amount of prosperity." Evening Post.
" 'Good Old Times' can trnly be accepted as
a great success." Evening Teleeram.
"One of tbe best of its kind New Yore has
seen since tbe days of 'Lights o' London' and
Silver Kins.' "Evening World.
"Good Old Times" will be given here pre
cisely In New York. Company, scenery,
etc., all the same as when tho plsy was pro
duoed In that elty.
Prices, $1, 75c, 50c and 25c.
James O'Neil, In tho Dead Heart.
CLOSING OUT SALE!
Look at Tljiese Prices:
A complete 12-piece English Parisian Granite Chamber Set, $4 38.
A complete ioo-piece English Limoges Porcelain Dinner Set, 10 40.
JAlso a complete assortment of Hanging Lamps, Table Lamps,
Haviland and Co.'s French China, Fancy Bric-a-Brac, etc., at
THE TAMER CHINA CO.,
AN AFTER STOCK-TAKING
A Ti H!
Beginning Monday, February 2.
Having thoroughly overhauled our stocks, we find a number of things
that need cleaning up, so we give you an opportunity to secure
some great bargains. This sale cannot last many days,
as the goods will go rapidly at THE PRICES.
60 pieces All-wool Empress'clotb, and Cashmeres, side-bordered coods, 38 inches wide,
were 75c and (1, to go at 39c; all good spring; colorings.
30 pieces All-wool' Double-width Plaids, were 75c, to go at 30c
70 pieces Donegal, Cheviot Suitings, all wool, double width, to go at 59c.
50 pieces Printed India Silks, very wide, a lew blaclc and white figures among them;
regular $1 quality to go at 69c. '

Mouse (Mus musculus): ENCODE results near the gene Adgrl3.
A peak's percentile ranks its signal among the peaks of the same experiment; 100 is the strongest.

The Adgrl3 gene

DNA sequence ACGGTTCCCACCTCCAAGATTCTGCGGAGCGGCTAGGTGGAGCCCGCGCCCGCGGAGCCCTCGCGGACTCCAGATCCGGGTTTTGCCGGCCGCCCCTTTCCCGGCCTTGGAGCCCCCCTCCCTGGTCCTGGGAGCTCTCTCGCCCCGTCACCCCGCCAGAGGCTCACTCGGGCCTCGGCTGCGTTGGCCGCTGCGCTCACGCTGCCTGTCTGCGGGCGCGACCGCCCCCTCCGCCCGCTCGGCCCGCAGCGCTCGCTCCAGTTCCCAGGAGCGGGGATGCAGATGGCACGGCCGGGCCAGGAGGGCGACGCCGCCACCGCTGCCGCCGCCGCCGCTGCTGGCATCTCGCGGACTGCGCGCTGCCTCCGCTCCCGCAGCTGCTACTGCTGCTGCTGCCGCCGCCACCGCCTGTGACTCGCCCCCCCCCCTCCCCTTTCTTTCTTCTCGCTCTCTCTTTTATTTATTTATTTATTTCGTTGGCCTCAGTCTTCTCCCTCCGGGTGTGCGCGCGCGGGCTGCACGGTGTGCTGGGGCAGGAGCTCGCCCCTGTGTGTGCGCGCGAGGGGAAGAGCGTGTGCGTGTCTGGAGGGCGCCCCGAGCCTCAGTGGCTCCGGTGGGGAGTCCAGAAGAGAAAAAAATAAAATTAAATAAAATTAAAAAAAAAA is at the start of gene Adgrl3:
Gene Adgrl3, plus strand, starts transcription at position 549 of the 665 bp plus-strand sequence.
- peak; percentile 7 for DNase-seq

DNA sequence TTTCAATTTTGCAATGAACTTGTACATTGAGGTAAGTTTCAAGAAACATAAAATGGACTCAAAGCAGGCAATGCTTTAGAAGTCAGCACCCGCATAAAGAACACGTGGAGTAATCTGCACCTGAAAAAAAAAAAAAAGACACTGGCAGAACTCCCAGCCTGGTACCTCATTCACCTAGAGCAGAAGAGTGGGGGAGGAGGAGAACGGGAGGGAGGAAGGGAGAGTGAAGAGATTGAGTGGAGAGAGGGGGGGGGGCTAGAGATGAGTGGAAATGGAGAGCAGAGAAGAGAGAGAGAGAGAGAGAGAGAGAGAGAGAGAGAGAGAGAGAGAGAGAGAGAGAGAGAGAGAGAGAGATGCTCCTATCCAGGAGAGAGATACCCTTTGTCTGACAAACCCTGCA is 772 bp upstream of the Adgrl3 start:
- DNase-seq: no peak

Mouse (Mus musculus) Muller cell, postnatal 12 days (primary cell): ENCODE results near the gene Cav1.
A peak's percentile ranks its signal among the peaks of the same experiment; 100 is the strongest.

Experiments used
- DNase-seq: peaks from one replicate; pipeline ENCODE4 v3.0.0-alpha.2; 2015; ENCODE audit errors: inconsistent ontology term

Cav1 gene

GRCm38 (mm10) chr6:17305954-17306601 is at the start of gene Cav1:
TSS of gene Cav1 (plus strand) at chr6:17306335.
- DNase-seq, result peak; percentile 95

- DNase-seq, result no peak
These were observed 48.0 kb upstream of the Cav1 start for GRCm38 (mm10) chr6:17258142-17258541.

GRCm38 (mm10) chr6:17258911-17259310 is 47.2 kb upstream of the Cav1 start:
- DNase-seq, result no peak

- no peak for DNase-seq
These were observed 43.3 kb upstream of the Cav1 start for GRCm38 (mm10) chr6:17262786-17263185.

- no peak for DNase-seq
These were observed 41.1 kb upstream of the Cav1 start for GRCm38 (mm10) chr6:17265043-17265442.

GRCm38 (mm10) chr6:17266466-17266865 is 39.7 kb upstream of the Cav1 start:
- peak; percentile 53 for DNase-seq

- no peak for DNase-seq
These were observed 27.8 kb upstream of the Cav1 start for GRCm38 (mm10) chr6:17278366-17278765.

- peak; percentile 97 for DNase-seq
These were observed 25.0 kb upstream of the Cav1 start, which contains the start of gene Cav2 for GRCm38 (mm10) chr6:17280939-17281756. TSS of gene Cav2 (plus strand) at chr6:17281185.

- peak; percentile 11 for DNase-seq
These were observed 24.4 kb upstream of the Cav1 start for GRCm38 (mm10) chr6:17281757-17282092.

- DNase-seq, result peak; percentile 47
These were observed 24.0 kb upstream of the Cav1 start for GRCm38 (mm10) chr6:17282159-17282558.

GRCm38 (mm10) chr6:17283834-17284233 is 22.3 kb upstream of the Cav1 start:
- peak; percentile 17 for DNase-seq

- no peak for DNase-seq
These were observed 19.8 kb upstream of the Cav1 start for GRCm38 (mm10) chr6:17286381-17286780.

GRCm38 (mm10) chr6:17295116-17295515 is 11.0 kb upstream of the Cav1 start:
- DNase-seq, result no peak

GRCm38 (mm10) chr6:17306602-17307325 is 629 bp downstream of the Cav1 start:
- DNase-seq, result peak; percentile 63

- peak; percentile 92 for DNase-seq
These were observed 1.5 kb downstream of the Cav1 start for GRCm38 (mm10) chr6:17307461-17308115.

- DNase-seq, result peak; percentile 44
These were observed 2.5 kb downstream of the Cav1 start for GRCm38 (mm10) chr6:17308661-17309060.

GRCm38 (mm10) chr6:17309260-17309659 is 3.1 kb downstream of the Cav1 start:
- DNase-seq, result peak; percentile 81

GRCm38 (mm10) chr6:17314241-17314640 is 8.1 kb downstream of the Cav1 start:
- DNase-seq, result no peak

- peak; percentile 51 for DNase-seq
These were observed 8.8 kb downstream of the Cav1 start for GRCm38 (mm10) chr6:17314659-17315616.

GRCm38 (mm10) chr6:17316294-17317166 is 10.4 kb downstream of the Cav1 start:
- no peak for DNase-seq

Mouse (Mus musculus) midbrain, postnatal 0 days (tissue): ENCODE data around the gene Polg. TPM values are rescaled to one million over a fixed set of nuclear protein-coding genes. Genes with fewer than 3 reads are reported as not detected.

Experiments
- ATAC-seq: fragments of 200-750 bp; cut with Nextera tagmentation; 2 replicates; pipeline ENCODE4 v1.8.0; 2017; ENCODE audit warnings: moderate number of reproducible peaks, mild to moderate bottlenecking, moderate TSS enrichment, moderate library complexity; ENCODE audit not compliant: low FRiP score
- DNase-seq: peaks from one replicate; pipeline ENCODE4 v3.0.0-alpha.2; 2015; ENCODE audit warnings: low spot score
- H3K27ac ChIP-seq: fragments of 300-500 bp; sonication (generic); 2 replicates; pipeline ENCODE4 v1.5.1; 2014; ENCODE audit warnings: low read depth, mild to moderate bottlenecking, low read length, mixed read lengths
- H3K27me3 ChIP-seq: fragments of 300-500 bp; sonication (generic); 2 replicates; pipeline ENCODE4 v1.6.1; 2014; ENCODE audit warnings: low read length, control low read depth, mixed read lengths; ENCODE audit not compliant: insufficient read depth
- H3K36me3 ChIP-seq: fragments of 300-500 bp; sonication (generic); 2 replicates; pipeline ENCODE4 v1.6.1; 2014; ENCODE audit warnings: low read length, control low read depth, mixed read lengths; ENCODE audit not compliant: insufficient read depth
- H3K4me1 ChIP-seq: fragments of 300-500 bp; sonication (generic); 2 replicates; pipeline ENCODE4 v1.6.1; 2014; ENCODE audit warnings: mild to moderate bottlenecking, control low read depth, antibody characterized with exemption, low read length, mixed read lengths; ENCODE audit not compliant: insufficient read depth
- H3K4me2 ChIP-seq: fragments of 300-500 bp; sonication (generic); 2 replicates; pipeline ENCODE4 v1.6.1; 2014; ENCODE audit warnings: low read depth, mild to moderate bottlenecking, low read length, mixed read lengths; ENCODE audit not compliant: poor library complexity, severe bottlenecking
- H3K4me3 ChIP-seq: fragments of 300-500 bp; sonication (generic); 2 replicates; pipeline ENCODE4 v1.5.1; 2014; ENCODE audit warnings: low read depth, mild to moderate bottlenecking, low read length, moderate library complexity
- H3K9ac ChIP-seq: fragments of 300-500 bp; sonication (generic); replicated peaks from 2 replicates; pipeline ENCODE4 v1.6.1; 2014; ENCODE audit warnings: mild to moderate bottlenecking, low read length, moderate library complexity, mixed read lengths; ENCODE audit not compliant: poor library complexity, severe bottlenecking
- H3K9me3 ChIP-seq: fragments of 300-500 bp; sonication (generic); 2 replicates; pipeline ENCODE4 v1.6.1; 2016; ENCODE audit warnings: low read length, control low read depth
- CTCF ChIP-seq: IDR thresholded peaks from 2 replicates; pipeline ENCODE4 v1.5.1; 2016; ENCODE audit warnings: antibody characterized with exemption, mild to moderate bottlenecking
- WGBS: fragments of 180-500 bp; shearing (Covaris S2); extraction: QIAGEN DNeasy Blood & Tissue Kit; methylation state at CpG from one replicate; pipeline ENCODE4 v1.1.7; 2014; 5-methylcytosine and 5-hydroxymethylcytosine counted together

'Wonderful bargains in Black Dress Goods.
70 pairs of Common Sense Corsets reduced from SI, $1 25 and SI 50 down to 75o a pair.
A beautiful line of dark-colored Challies to go at 7c.
20c Sateens to go at HJe.
A few more of the $18 Newmarkets and Jackets at $4 90 each.
New invoice of Ginghams, Sateens, Bretonne Cloths, Challies and Cheviots.
12c a yard for beautiful Ginghams.
.rtb vciu;'-i' '"fcl4iV'.-4&;
ffTHIifTTlrasTWiiTff Ysffii frlWflilMrlTfi BiiliMifiTri?aBninW in f -itCW' '- - -y-, Xjh- lifiWRiu, " 4i.i. '. .lfft wiW -fwil
HtHiWs Lea PlaylM.
D. HENDEB80NAND JOHN W. NOBTON,
General Admission, 50 Cents.
8 Week Beg.Monday, Feb. 2
You can fool some people all the time,
you can fool all the people some time,
but you can t fool all the people all the
WE NEVER DO !
The Great New York Success!
Monday Even'g, Feb. 2,
WITH THE FOLLOWING CAST:
Harry Conor, Anna Boyd,
Geo.A-Beane, r., Ollie Archmere,
Lloyd Wilson, Mattie Hormby,
Harry Gilfoil, Marguerite Daly,
Frank Morse, Lucy Daly,
John C. Leach, Irene Murphy,
The whole forming an attraction